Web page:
Honda is working on new Smart Intersection technology to help vehicles see through buildings. It's demonstrating the system today in Marysville, Ohio, home to one of its US plants.
The idea isn't to give the cars x-ray vision that lets them see through buildings. Instead, it uses vehicle to everything (V2X) communications and cameras to let the car see virtually through or around a building. In nearly any weather or lighting condition.
It's a common issue driving in a city. Buildings or obstacles too close to the road don't let drivers see around them. It increases the risk of a collision with another vehicle, or with a cyclist or pedestrian. It's also stressful to drivers knowing that they need to pull out from an intersection they can't see around.
Honda says that intersection collisions are around 40 percent of all collisions and account for 20 percent of annual traffic deaths in the US.
The Smart Intersection technology puts cameras at every intersection and lets the cars talk to them. The cameras can see up to 91m in every direction. Then, using Honda's object recognition technology, the car can tell the driver if there is anything coming or if it's safe to pull out. If it's not, the car can give the driver visible and audible alerts.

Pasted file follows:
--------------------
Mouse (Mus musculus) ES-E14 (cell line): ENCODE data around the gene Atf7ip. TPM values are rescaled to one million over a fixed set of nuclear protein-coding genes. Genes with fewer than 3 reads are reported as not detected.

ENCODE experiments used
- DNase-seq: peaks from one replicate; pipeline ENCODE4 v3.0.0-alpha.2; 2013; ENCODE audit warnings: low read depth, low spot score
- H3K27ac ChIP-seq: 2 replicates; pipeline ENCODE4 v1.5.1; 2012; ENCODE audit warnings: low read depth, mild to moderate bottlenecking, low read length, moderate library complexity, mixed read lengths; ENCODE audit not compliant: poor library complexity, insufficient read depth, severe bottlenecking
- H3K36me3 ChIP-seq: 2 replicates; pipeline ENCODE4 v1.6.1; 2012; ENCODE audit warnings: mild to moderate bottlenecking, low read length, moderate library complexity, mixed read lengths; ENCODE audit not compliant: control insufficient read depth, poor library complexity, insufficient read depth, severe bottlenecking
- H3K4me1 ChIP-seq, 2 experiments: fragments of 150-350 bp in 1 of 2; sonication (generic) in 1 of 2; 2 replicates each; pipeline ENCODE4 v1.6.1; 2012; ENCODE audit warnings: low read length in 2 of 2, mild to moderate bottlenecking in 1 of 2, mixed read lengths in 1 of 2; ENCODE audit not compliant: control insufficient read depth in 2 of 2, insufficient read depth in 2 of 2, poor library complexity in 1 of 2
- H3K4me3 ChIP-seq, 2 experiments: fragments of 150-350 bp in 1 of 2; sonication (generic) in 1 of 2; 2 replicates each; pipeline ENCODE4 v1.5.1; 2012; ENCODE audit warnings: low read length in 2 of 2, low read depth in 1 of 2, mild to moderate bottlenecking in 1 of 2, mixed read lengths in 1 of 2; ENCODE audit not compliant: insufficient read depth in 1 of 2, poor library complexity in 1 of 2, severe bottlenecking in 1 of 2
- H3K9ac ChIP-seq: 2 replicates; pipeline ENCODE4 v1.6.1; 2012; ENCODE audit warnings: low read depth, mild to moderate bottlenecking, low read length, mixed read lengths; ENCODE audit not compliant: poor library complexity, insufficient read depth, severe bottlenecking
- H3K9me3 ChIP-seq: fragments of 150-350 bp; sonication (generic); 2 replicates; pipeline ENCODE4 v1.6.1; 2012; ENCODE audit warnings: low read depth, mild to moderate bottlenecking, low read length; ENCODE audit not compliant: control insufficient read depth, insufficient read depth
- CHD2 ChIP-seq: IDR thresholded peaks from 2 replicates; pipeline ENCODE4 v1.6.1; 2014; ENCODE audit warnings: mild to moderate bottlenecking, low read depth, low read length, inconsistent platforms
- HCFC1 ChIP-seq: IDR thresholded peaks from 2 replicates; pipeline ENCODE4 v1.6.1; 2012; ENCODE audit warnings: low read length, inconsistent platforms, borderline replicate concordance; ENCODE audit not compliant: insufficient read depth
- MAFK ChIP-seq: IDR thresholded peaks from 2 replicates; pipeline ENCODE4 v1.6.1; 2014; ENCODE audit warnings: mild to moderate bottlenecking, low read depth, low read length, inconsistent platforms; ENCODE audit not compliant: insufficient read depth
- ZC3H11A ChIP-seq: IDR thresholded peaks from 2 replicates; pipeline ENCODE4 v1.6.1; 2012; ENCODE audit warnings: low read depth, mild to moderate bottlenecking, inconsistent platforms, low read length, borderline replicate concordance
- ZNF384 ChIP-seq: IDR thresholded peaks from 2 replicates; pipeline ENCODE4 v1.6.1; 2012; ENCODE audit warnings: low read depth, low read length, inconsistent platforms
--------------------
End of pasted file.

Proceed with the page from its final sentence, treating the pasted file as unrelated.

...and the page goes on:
"Honda believes that V2X technology is an essential component of a smarter and safer transportation ecosystem and can play a role in our dream for a zero-collision society," said Honda R&D VP Ted Klaus. "By partnering with the City of Marysville and the State of Ohio, we believe this research will give us a better understanding of how V2X technologies can be further advanced and most effectively deployed for the benefit of all road users."
Honda shut down part of Marysville's uptown district to show off the system. The automaker has committed to using 200 connected vehicles to evaluate V2X technology on a Smart Mobility Corridor build on US Route 33 in Ohio.